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Pandemic Roulette: How Researchers are Weighing Socializing Risks

From Tools to Assess Risks Yourself, to Understanding How Behavior Impacts Community Spread

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Above image credit: Learn what researchers are doing to equip communities on how to socialize safely and how behaviors play a role. (Adobe Stock)

Have you ever wondered how risky it is to gather with nine of your closest friends during the ongoing pandemic? 

For many, sheltering in place and being unable to see friends and family has taken a toll on their mental health. A study on how quarantine affects our mental state reported that people begin to show signs of anxiety, irritability or “low mood,” insomnia, detachment or their work performance suffers. 

Socializing can be therapeutic. But is the risk worth it? 

That is, in part, what several researchers are working to determine. 

One is called the COVID-19 Event Risk Assessment Planning Tool created at Georgia Tech. It used nationwide data to create a county-level map for folks to help determine the risk for themselves.

“We wanted to help people make better decisions,” said Clio Andris, assistant professor at Georgia Tech. “And it’s difficult for people to contextualize one case in 1,000. What (does it mean) going to a grocery store, or going to a wedding, or going to school?”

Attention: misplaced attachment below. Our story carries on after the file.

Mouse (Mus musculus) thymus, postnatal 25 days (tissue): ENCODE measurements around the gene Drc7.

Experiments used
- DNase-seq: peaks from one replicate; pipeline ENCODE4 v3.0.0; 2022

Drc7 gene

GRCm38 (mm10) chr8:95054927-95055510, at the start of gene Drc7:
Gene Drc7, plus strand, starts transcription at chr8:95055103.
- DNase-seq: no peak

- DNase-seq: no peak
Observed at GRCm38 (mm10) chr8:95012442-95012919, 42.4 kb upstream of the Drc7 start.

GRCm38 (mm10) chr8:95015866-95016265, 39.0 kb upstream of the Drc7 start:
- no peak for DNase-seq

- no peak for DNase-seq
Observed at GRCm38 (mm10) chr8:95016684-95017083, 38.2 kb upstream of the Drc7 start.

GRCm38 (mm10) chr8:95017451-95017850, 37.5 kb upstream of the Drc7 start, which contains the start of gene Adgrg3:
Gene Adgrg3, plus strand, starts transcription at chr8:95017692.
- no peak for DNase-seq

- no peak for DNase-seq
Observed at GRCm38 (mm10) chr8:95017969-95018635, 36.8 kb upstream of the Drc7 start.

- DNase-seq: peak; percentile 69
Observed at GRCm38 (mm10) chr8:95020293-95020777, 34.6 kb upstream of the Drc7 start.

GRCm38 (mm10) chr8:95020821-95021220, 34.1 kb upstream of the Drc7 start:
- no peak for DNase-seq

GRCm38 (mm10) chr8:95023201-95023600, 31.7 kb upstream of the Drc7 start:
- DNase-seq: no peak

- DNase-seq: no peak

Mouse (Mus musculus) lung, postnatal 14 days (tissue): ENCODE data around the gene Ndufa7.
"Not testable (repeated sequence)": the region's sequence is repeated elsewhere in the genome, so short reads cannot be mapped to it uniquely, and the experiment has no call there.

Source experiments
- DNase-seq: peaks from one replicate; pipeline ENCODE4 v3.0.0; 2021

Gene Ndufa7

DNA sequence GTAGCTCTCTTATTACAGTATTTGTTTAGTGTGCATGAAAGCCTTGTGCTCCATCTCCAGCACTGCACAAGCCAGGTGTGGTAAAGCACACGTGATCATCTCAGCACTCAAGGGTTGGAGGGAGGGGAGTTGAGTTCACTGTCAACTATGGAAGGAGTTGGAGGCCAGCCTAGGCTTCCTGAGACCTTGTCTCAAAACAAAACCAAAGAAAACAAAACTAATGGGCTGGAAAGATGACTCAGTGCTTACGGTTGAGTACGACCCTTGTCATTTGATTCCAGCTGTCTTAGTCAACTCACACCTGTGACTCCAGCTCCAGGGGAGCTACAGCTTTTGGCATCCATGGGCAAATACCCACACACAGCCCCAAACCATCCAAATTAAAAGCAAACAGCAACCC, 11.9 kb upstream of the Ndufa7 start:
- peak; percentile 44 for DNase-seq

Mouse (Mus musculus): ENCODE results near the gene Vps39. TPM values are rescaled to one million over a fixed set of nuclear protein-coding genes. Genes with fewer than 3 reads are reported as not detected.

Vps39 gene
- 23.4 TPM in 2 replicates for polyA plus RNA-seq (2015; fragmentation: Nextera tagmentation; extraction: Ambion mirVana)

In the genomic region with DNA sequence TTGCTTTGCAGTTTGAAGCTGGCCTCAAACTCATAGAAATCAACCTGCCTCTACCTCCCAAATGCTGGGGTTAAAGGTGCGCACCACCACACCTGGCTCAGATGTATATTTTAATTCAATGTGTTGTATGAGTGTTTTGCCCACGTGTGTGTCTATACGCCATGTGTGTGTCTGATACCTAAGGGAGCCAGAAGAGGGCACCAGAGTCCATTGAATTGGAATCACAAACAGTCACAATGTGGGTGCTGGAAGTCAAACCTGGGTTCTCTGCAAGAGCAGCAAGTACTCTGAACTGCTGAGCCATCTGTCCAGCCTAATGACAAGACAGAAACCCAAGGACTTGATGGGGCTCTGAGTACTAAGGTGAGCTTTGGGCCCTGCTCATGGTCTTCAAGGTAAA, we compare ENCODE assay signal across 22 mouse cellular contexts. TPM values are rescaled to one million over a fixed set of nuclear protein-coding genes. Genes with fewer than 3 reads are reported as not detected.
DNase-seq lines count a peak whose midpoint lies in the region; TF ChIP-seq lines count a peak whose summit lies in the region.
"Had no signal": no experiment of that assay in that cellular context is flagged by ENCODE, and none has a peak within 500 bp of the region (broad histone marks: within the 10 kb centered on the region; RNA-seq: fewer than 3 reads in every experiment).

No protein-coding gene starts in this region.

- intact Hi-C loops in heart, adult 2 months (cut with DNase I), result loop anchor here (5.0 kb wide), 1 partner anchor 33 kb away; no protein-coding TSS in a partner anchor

The planning tool calculates how likely it is that at least one person in a group of a certain size is infected with COVID-19, tested or not, “given a certain number of circulating infections in the specified region.” 

The project is the brainchild of Joshua Weitz, who is a professor in biological sciences at Georgia Tech. Weitz came up with the model of risk and found a way to quantify the probability of someone having COVID-19 at an event. 

As part of the development team, Andris worked with six other people to create the dashboard. 

“I’m the mapper,” she said. 

She and her team pulled New York Times data on the case rate per county as well as the population per county, giving users a granular look at the data. The data are limited, not revealing the nuance of, say, an indoor versus outdoor event. 


COVID-19 Event Risk Planning Tool

This is an example of how the Georgia Tech team’s map looks when hovering over a certain county, in this case, Wyandotte County, with an event of 25 guests and an ascertainment bias of 10. The map is interactive. (Screenshot)

“All events are different so it’s hard to put those parameters in a model,” Andris said.

The map takes into account that there could be either five to 10 times more cases, which they label as ascertainment bias. 

For example, getting together with 10 friends in Douglas County with an ascertainment bias of 5, there is a 6% risk level that someone in that group has the virus. In Wyandotte County, the risk level under the same conditions is 20%.

However, tack on an ascertainment bias of 10, and Douglas County’s risk level rises to 12% and Wyandotte County’s rises to 37%.

Andris noted that behaviors have a role to play in risk assessment. For this project, they were unable to account for community behavior, such as adherence to social distancing or wearing a mask, an area of study that only a few researchers have tapped into lately.